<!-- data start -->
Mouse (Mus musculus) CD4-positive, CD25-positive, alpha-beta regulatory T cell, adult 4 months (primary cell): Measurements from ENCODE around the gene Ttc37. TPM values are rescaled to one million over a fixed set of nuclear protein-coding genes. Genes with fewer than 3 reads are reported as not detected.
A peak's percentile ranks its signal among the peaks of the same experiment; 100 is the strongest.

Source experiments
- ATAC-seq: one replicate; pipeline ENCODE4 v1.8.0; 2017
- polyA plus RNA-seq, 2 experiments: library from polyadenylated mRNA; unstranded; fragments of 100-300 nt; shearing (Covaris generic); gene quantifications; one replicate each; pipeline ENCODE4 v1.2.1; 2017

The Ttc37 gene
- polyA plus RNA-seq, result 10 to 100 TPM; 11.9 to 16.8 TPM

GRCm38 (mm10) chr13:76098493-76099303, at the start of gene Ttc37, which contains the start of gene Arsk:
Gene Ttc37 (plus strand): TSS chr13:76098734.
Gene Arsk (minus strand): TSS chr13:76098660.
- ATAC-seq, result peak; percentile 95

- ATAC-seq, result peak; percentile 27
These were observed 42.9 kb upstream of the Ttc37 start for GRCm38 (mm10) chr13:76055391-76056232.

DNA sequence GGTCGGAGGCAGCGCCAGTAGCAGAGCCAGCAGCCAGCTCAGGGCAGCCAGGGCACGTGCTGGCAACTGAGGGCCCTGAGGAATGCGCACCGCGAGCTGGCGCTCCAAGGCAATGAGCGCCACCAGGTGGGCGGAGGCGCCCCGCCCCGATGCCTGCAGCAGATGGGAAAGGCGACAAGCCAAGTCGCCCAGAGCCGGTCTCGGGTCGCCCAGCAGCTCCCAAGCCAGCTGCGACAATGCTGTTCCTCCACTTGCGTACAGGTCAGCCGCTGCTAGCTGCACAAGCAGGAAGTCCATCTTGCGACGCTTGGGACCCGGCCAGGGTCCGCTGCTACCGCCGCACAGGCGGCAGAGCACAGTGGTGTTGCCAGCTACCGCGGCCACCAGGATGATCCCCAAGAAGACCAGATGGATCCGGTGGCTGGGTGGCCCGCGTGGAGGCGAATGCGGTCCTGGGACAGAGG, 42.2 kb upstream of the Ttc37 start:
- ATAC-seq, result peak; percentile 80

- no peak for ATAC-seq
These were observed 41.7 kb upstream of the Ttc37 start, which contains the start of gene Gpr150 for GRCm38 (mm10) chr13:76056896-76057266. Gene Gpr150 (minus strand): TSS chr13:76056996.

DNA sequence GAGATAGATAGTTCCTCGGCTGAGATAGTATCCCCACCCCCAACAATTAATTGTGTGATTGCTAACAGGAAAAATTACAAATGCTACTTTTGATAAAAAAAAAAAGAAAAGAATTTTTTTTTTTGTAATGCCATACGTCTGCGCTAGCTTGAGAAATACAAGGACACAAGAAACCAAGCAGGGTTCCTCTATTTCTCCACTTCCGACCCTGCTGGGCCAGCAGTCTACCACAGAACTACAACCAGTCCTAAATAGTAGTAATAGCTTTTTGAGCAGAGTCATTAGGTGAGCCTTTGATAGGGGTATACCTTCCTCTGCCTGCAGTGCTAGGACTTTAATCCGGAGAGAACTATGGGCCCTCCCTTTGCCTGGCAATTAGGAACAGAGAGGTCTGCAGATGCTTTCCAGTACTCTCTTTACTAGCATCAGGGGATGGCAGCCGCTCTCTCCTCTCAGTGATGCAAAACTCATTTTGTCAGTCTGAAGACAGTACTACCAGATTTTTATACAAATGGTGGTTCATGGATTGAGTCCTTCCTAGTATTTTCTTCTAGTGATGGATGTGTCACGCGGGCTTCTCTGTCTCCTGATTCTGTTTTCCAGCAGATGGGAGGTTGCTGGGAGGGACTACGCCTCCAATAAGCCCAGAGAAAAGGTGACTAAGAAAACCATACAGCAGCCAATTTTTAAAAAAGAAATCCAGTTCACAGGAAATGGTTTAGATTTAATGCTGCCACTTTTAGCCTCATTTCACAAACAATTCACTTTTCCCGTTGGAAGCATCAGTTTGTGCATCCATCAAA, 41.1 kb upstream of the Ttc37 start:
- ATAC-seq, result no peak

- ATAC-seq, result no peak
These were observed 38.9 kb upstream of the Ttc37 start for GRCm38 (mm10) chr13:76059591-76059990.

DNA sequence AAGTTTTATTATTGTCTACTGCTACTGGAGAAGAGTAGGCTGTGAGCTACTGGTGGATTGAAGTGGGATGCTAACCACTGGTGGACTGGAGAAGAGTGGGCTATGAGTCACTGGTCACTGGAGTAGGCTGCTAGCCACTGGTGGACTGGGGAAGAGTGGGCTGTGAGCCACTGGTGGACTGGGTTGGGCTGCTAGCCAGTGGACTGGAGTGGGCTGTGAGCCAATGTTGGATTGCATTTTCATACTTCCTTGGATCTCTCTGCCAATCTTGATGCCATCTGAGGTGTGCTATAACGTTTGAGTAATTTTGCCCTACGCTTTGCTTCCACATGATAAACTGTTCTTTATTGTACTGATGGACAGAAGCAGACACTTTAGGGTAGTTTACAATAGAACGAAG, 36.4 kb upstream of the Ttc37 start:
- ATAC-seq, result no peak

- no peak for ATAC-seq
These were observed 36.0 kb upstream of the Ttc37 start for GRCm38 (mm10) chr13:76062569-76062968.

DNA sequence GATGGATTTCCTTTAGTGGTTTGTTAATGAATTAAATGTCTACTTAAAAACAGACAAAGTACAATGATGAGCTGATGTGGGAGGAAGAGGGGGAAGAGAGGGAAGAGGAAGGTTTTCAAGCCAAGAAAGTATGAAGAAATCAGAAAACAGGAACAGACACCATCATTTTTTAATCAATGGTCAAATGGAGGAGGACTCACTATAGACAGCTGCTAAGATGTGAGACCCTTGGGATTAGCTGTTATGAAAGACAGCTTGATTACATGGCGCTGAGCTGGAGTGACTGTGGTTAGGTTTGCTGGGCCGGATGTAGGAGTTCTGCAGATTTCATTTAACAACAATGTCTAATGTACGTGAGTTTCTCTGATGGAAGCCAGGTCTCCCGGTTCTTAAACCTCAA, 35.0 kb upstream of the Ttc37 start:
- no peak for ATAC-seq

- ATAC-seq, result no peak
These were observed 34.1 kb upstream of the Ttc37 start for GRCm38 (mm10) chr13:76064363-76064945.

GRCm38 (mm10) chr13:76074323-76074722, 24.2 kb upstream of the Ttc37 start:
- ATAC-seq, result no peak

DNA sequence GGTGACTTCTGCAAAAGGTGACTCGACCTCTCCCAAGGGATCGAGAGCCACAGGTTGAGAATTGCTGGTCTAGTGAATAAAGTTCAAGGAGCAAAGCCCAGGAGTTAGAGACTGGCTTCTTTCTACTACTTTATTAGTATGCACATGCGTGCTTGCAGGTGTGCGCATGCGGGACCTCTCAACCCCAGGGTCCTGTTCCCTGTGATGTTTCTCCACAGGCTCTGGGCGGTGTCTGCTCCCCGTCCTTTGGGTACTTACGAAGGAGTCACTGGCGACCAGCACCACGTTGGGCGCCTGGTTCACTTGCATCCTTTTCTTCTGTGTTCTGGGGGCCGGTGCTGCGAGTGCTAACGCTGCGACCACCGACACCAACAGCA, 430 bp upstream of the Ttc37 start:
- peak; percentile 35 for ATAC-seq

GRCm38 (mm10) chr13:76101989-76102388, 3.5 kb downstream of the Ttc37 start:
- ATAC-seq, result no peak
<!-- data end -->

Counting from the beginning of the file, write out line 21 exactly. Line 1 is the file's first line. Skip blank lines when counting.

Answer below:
These were observed 38.9 kb upstream of the Ttc37 start for GRCm38 (mm10) chr13:76059591-76059990.